Particles are injected at each timestep, depending on the total current emitted I. The simulation time \(\Delta t\) is directly correlated to the number of injected particles by
where N is the number of particles, q the elementary charge, and I the current. The simulation time is plotted on all plots as a second xaxis.
In a first simulation the BH tree code is run for three values of the MAC \(\theta = \{0.1, 0.5, 1\}\) and the results are shown in Fig. 8. The computation time decreases for larger values of \(\theta\) as expected. An important point to mention is that the BH method becomes faster than the DF method for \(\theta = 0.5\) at around \(N = 2000\) particles, while for \(\theta = 0.1\) the DF method is always faster and for \(\theta = 1\), the BH tree code becomes faster at approximately \(N = 800\). The reason for the DF method being faster than a method with approximations is that the creation of the tree structures also requires computation time and the acceleration in the actual calculation only becomes visible for a larger number of particles.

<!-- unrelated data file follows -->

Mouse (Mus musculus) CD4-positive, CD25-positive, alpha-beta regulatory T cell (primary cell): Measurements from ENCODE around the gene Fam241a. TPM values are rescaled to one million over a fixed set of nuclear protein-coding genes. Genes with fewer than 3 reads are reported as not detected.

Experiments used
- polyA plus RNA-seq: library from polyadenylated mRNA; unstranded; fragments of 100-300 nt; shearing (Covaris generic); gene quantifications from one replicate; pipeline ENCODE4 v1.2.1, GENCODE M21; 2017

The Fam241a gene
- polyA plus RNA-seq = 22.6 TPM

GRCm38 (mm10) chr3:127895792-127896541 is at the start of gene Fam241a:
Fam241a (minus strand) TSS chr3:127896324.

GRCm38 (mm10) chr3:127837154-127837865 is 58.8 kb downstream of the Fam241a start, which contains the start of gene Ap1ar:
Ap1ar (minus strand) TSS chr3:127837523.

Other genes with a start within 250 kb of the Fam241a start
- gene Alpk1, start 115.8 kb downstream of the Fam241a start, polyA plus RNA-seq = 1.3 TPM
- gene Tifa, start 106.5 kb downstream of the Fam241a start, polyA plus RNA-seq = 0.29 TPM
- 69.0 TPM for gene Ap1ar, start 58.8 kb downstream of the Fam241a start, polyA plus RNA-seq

The breakdown of tree structure creation and computational time for the BH method with \(\theta = 0.5\) is shown in Fig. 9. The figure shows that the contribution of the tree structure creation time diminishes with a higher number of particles, and the force calculation time becomes the main factor which is significantly accelerated by using the approximation algorithm.